$ cd /u01/sw/weblogic
$ unzip V29856-01.zip
Once done, you'll see that the zip file contained one file: wls1036_generic.jar:
Creating/Altering the Silent Installation file
In order to perform a silent installation of WebLogic, you'll need to prepare a silent installation file. I have prepared such a file and stored it in my GitHub Account here. For the purposes of this blog, we will download this file and store it in /u01/sw/scripts.
This particular file has already been altered to suit the installation in this blog. If you want to choose different paths or select different values, this file is well-documented. However, please note that all subsequent blog entries in this series will assume that the WebLogic installation uses this file as-is without any changes.
Here is a screenshot of the relevant portion of this file where the key variables of BEAHOME, WLS_INSTALL_DIR, OCP_INSTALL_DIR, NODEMGR_PORT and LOCAL_JVMS are all set:
Running the installer
Now that the generic installer jar file has been extracted to /u01/sw/weblogic and the silent installation file has been downloaded to /u01/sw/scripts, we can proceed with the silent installation. Issue the following commands to do a silent installation of WebLogic:
$ cd /u01/sw/weblogic
$ umask 027
$ java -d64 -jar wls1036_generic.jar -mode=silent -silent_xml=/u01/sw/scripts/weblogic1036_silent_install.xml -log=/u01/app/obia11g/logs/weblogic/weblogic_server_install.log
When finished, open the weblogic_server_install.log file located in /u01/app/obia11g/logs/weblogic in your text editor and check the very last line - you should see something resembling the following:
2016-08-15 15:33:28,893 INFO [WizardController] com.bea.plateng.wizard.silent.tasks.LogTask - The installation was successfull!
Please note that this log file contains many warnings (i.e. lines or groups of lines that contain WARN) - it is safe to disregard all of them. These messages are not unique to a silent install and also appear when running a GUI-based install.
Running the above command will install WebLogic into the following directory:
This location is also referred to as the "Middleware Home" for your installation.
Making changes to .bashrc
Once installation is complete I recommend creating a few variables in ~/.bashrc to make things easier to work with in future stages of this installation process (and management of the system after the installation has completed as well).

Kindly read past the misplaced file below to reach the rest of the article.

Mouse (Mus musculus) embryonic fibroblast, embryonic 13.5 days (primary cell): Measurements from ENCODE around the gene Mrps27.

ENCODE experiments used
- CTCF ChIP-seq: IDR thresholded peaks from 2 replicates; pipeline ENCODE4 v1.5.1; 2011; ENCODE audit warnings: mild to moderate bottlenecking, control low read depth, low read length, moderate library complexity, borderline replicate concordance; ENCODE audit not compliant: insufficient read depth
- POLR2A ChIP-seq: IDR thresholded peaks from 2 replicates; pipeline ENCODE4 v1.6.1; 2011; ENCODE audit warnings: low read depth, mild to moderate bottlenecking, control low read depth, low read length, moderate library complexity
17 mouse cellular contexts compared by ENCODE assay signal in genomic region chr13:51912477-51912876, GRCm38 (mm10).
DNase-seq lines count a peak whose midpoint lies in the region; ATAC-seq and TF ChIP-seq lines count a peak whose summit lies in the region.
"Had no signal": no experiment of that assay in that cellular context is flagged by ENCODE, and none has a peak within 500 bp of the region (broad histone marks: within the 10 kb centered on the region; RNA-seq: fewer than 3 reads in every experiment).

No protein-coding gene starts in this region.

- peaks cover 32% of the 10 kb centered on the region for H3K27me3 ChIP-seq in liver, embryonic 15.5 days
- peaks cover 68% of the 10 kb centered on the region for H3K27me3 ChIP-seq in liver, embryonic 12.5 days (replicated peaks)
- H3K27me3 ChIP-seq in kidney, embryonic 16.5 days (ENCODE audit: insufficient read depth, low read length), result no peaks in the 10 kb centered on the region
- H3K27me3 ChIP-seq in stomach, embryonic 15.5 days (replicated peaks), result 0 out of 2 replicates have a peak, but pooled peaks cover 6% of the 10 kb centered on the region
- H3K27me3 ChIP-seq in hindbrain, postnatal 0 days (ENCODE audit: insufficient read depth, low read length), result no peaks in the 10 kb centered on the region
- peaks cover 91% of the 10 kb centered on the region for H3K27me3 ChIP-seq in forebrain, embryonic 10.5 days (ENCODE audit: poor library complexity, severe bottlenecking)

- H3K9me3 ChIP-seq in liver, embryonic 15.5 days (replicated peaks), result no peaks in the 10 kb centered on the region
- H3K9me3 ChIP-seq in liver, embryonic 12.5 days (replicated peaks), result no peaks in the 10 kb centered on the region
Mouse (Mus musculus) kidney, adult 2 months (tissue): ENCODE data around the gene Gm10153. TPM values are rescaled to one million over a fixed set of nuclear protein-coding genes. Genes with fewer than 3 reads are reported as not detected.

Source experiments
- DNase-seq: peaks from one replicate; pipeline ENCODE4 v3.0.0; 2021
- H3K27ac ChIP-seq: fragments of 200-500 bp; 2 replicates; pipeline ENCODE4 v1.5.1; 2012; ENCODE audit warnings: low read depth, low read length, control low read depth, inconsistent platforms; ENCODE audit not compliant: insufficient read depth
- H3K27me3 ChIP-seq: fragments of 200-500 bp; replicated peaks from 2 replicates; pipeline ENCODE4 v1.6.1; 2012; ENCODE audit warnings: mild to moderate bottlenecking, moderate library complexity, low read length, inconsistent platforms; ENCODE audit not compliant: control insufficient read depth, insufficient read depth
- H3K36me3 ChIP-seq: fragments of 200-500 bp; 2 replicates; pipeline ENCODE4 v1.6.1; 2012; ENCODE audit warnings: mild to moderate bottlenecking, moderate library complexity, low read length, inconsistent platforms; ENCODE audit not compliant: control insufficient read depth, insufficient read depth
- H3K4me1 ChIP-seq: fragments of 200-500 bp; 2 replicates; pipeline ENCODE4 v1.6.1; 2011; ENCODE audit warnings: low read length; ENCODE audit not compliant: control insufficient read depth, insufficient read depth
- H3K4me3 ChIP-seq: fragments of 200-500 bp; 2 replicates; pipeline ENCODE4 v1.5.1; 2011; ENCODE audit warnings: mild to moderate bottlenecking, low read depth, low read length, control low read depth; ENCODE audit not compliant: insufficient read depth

Firstly, we'll create a variable called ORACLE_BASE which will point to the /u01/app/obia11g directory. Next, we'll create a variable named MW_HOME (for Middleware Home) which will point to the directory where WebLogic was just installed. Lastly, we'll create a variable named WL_HOME (for WebLogic Home) which will point to the WebLogic subdirectory underneath the Middleware Home.
To do all of this, please add the following to the obia11g user's .bashrc file (~/.bashrc):
Then log out and log back in. If you echo each of the above 3 variables, they should resolve as shown in the following screenshot:
Copying the JRE endorsed libraries
Once installation is complete, we need to copy three jar files from the weblogic folder to a subdirectory underneath the Java Home. In order to do this, we first need to create the new endorsed directory. Please issue the following command to do so:
$ mkdir -p $JAVA_HOME/jre/lib/endorsed
Then, copy the three libraries by issuing the following three commands:
$ cp $MW_HOME/modules/javax.annotation_184.108.40.206_1-0.jar $JAVA_HOME/jre/lib/endorsed $ cp $MW_HOME/modules/javax.xml.bind_2.1.1.jar $JAVA_HOME/jre/lib/endorsed $ cp $MW_HOME/modules/javax.xml.ws_2.1.1.jar $JAVA_HOME/jre/lib/endorsed
Increase memory for bsu.sh
The installation process for OBIA involves the application of a lot of pre-packaged patches across a wide variety of components. In the past, I have run into Java memory issues - especially when using Java 7 on WebLogic 10.3.6. The details of these failures are outlined in Oracle Support Doc Id 2007492.1. Having the OBIA installation fail can become very painful when you try to figure out what failed, roll back to the point prior to failure, and then redoing the installation from that point onward. In order to avoid this pain, I always increase the memory as per the instructions conained in this document.
In order to do so, please open $MW_HOME/utils/bsu.sh in your text editor, comment out the line that begins with MEM_ARGS, and add a new MEM_ARGS line like the following:
Here is a screenshot of my bsu.sh file after completing this change:
In this blog, we installed WebLogic 11gR1 (10.3.6) silently, created some new system environment variables, and essentially readied the WebLogic installation to layer on the additional components of the OBIA 11g software suite.
In my next blog entry, I will describe how to do a silent installation of the OBIEE 220.127.116.11 Repository Creation Utility (RCU).